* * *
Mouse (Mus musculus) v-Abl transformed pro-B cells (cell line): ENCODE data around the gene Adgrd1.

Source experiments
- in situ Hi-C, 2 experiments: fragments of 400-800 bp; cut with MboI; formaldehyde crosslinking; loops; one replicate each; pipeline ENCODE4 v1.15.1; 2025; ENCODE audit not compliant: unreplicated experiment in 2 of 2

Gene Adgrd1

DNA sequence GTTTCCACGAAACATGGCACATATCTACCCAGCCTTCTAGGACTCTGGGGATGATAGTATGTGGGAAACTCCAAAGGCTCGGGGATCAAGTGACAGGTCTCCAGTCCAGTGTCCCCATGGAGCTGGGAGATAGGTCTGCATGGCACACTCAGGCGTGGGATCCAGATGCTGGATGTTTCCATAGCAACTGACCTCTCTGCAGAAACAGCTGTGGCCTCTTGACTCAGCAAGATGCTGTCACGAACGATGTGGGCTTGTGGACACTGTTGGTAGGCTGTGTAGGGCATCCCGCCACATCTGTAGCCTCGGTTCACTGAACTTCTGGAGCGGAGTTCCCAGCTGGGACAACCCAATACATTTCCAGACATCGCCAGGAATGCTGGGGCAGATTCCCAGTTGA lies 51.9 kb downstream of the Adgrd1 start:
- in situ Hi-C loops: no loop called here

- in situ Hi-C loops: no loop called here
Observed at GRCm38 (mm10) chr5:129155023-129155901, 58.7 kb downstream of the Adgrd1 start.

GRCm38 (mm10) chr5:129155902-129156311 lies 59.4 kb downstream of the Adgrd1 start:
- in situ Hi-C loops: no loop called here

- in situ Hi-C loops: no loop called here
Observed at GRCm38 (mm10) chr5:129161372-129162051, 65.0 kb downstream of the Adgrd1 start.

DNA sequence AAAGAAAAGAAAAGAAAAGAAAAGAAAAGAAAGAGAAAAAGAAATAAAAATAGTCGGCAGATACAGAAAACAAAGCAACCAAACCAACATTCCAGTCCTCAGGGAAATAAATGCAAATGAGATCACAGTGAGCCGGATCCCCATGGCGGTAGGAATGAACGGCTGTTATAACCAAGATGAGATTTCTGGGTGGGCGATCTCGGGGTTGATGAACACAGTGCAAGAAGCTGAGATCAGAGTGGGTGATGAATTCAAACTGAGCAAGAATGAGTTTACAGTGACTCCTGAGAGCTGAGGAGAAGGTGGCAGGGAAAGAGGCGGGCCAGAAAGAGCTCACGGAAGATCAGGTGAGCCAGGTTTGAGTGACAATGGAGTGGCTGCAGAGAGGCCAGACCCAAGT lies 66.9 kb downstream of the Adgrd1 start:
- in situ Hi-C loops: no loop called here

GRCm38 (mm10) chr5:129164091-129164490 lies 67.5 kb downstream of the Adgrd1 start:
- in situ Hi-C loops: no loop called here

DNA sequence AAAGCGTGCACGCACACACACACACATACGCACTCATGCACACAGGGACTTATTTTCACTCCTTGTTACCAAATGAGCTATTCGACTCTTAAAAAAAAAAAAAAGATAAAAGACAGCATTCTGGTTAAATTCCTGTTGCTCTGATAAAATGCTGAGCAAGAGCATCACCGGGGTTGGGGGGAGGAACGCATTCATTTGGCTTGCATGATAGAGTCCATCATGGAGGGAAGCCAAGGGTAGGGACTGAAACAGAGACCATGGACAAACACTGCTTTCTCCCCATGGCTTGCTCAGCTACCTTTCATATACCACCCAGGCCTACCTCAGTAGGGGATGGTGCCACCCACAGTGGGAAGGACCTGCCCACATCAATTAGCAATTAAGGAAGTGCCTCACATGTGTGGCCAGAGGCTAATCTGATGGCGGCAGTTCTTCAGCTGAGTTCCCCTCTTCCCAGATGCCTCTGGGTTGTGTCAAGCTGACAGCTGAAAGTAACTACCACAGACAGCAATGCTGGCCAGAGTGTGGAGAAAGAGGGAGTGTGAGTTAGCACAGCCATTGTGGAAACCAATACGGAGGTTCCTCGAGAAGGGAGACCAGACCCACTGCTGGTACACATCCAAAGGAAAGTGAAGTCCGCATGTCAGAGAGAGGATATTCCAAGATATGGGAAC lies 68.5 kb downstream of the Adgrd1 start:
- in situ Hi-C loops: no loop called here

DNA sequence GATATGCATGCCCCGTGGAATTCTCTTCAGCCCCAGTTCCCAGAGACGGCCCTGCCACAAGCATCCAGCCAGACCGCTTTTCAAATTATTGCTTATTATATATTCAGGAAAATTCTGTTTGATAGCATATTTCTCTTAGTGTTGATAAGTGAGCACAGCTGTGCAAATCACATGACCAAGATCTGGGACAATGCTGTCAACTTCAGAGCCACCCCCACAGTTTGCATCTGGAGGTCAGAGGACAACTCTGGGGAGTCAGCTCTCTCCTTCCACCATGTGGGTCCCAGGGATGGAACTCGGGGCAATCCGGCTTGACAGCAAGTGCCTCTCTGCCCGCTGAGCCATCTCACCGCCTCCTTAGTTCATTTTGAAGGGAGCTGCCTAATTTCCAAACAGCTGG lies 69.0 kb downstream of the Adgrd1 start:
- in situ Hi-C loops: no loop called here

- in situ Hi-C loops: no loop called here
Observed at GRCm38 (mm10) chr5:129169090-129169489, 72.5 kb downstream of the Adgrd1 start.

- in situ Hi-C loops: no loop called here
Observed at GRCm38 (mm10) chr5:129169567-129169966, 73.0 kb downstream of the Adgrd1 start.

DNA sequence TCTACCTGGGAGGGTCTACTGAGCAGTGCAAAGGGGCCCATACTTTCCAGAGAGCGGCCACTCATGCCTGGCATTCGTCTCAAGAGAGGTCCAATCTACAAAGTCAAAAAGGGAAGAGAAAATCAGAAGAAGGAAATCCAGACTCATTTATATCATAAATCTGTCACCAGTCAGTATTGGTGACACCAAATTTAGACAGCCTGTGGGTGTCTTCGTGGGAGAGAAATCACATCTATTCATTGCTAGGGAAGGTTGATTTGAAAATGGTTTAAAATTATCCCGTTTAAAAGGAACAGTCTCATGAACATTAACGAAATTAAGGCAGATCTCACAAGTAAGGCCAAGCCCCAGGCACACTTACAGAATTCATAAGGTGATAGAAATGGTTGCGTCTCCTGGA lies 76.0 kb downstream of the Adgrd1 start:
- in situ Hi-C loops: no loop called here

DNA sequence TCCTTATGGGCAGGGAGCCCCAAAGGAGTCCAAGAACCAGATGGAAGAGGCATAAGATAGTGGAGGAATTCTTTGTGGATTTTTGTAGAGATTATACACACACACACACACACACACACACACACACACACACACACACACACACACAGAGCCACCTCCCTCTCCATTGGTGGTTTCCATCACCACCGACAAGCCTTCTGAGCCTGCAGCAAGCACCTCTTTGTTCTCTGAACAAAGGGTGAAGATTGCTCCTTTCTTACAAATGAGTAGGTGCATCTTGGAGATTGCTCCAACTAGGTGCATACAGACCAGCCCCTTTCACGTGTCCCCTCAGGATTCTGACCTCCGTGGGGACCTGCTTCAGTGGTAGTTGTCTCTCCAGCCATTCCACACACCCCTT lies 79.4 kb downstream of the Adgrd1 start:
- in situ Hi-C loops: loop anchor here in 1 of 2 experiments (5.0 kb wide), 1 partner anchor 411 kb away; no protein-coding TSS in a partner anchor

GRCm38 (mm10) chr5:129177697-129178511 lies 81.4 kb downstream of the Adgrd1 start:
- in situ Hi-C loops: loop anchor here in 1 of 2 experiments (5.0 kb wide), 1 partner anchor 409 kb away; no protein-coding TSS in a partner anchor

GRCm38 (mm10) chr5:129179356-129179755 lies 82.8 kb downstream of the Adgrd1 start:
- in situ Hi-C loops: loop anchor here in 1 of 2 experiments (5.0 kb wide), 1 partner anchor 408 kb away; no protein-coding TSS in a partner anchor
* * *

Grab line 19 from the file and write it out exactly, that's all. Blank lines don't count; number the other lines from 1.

DNA sequence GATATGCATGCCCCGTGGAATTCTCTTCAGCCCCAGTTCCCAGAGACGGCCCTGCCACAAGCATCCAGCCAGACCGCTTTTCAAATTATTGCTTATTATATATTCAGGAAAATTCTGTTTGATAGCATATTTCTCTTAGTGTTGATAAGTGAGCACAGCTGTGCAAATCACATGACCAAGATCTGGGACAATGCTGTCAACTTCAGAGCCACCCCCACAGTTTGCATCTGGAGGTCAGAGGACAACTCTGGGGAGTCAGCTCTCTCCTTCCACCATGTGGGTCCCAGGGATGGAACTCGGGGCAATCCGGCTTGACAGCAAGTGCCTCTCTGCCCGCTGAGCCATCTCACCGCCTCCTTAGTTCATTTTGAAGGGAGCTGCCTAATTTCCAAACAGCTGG lies 69.0 kb downstream of the Adgrd1 start: